Can Martin Frost pull 40% of the white, anglo vote?

Posted by: Keith G at October 12, 2004 09:36 AM

When quoting Census statistics about the Hispanic population in Dallas County, please be aware that the numbers are from 2000. Since that time, the Hispanic share of the County's population has been growing by over 1% per year. That means that, assuming even distribution of population, this district could now be 40% Hispanic, actually putting it at majority-minority (black+hispanic+asian).

In 2002, the voter registration was 13.3% hispanic surname, compared to 11.8% in 2000. Simple extension of the trend would put it at nearly 15% hispanic registration now. Even in 2002's low-turnout election (52% vs 68% in 2000), Democratic statewides improved by 1.2 points, indicating that the Democratic share may closely track Hispanic registration growth.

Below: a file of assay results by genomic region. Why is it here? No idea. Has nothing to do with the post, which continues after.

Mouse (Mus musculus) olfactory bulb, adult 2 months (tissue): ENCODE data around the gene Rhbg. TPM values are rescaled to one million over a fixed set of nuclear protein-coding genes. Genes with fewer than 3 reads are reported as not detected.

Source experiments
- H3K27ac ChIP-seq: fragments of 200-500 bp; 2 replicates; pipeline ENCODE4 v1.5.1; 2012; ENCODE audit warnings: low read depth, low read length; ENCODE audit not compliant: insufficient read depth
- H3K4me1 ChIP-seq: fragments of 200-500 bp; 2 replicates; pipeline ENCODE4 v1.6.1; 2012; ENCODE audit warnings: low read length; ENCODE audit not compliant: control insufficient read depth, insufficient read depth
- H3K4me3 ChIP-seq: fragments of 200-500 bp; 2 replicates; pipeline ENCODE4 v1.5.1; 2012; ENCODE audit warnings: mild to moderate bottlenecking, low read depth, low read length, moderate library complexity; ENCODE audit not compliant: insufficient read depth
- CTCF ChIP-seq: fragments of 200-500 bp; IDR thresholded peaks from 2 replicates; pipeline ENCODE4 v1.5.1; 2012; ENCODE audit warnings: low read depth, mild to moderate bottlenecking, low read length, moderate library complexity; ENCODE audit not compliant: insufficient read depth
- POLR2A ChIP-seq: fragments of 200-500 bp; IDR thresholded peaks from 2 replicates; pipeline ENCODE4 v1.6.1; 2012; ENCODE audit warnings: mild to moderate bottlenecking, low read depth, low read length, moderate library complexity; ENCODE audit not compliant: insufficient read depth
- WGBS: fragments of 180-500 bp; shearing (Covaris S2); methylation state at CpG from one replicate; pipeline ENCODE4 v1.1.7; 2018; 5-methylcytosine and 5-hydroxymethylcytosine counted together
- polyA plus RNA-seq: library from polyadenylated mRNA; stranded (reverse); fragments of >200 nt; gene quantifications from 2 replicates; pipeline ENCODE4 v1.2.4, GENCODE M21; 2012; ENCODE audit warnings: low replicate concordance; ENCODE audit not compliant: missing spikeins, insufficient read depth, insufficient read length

Granted, Martin's task is still tougher than a "Golden Corral" t-bone, but this poll substantially understates his support by undersampling Hispanics. It would appear to assume a turnout rate among those voters of about 25%, which is ridiculous, since even the most-Hispanic districts in the state run at about 50% during Presidential years.

Posted by: precinct1233 at October 12, 2004 02:06 PM

I fully appreciate the trend numbers . . . but even with those "trends" the general character of turnout will not reflect anything resembling the 36% figure cited by the article above . . . OK, I'll throw you a sop: 6-8% turnout that is Hispanic, instead of 5-7% . . . I'd enjoy seeing Frost win, but I think your kidding yourselves with regard to these Hispanic numbers. If you win, it is because Frost breaks off white suburbanites . . .

Posted by: keith g at October 12, 2004 03:08 PM

I'm afraid I have to agree with kieth. I think we all, deep down, realize he's right. This battle isn't going to be won or lost in Oak Cliff. It's going to be desided in the "M"-streets, East Dallas, and Preston Hollow.

Posted by: Anonymous at October 13, 2004 12:57 AM